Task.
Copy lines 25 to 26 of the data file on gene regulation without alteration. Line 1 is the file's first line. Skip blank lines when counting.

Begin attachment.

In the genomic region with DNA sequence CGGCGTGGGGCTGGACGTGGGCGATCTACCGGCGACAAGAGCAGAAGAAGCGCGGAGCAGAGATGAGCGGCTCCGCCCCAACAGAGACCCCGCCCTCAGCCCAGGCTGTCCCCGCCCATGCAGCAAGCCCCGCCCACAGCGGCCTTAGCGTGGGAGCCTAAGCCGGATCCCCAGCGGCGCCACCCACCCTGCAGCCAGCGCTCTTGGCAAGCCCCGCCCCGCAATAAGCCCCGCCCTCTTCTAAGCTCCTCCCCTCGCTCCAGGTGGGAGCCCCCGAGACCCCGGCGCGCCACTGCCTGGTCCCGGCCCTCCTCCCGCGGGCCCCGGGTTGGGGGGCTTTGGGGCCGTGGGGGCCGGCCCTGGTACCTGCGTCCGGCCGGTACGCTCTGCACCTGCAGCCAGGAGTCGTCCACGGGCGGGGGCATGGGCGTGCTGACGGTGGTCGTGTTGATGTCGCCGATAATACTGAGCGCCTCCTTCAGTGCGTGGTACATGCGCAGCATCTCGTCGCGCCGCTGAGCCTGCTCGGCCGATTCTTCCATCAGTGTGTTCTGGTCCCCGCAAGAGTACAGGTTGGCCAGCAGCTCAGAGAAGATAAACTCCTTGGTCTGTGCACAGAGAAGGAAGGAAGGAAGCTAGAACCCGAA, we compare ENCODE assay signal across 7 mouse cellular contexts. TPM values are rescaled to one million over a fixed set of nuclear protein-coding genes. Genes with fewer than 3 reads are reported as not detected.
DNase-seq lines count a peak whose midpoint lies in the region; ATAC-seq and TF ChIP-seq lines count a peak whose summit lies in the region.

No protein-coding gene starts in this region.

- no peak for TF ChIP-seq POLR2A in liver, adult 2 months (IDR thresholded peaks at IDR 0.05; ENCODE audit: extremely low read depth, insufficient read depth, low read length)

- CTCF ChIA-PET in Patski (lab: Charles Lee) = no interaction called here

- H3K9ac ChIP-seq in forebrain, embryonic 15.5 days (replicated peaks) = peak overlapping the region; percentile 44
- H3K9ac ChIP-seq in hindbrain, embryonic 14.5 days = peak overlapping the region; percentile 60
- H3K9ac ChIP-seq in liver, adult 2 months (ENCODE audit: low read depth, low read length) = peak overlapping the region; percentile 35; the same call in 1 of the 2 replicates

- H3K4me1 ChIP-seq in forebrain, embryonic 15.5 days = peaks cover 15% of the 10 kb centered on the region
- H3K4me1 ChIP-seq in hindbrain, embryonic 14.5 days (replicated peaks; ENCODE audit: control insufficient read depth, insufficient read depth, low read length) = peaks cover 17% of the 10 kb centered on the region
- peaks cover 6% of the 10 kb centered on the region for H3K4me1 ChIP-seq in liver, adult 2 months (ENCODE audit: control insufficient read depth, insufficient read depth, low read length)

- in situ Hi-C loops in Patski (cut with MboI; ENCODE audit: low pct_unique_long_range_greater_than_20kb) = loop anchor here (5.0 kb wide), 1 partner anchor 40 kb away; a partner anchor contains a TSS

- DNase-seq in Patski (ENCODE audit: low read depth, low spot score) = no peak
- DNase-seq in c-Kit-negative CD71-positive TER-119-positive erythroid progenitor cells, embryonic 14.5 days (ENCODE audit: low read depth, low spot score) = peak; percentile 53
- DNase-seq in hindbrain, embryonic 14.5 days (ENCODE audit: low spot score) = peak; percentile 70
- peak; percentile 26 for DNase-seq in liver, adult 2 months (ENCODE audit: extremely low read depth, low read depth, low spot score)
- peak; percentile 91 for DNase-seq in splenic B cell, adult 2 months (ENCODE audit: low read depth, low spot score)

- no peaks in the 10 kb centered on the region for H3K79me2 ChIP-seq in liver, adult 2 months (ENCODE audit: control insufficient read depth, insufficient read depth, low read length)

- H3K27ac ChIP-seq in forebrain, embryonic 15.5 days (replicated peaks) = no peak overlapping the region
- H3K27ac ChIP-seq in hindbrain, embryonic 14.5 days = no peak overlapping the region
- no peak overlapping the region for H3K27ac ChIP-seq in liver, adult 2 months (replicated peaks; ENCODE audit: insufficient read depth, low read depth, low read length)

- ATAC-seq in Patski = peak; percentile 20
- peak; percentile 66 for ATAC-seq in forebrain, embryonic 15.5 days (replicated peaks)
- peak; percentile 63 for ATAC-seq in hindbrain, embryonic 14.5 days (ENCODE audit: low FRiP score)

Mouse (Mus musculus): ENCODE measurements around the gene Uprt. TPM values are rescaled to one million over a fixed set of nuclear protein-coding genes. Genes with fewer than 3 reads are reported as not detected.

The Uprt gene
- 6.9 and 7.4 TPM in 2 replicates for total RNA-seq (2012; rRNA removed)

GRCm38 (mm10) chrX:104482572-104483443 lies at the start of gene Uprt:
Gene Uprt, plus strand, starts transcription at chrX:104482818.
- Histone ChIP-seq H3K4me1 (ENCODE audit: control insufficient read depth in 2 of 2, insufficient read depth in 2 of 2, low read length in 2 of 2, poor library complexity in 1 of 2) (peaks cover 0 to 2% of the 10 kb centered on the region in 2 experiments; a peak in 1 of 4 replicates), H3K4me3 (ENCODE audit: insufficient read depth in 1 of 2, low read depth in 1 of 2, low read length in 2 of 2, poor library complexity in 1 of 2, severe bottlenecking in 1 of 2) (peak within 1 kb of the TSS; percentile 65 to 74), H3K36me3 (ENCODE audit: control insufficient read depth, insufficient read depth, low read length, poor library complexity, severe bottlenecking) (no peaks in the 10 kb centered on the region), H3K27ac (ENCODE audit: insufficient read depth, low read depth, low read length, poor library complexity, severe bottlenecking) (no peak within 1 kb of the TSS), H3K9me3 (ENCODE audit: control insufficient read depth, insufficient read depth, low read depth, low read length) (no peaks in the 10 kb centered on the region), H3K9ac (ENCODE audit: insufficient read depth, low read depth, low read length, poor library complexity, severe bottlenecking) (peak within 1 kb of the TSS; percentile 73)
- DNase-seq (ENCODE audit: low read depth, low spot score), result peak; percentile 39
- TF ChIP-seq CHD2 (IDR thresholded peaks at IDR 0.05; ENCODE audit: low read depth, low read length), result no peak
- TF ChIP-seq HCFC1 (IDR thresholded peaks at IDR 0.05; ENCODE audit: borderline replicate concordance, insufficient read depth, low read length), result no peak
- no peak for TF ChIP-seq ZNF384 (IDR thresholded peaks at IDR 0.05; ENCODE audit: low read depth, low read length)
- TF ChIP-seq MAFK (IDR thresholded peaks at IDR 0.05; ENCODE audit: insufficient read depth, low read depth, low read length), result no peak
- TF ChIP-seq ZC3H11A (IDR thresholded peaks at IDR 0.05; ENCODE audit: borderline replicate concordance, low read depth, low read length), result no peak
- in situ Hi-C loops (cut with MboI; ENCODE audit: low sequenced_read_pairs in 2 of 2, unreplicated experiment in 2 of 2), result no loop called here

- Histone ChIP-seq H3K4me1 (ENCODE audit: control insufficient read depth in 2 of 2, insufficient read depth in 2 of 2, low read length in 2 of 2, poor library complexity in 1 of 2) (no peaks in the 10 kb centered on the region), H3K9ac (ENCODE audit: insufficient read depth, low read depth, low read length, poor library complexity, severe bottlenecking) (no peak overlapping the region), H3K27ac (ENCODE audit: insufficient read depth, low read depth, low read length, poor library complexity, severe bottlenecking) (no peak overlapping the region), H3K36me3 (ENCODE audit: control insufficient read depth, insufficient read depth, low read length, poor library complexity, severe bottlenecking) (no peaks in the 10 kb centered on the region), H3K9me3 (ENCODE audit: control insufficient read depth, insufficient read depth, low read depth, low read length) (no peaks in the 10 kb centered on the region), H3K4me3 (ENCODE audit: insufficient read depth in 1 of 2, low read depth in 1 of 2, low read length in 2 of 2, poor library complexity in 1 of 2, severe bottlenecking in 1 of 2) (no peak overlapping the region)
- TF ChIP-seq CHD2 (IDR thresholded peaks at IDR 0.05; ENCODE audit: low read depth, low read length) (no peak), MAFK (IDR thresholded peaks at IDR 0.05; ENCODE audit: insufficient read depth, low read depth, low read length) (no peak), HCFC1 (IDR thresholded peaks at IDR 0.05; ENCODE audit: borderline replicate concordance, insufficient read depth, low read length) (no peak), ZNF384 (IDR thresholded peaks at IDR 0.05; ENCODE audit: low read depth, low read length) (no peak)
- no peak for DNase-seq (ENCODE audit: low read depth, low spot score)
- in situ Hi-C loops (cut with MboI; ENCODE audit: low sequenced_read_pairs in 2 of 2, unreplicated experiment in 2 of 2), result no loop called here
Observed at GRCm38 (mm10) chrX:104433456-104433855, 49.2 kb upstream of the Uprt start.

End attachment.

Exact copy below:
Mouse (Mus musculus): ENCODE measurements around the gene Uprt. TPM values are rescaled to one million over a fixed set of nuclear protein-coding genes. Genes with fewer than 3 reads are reported as not detected.

The Uprt gene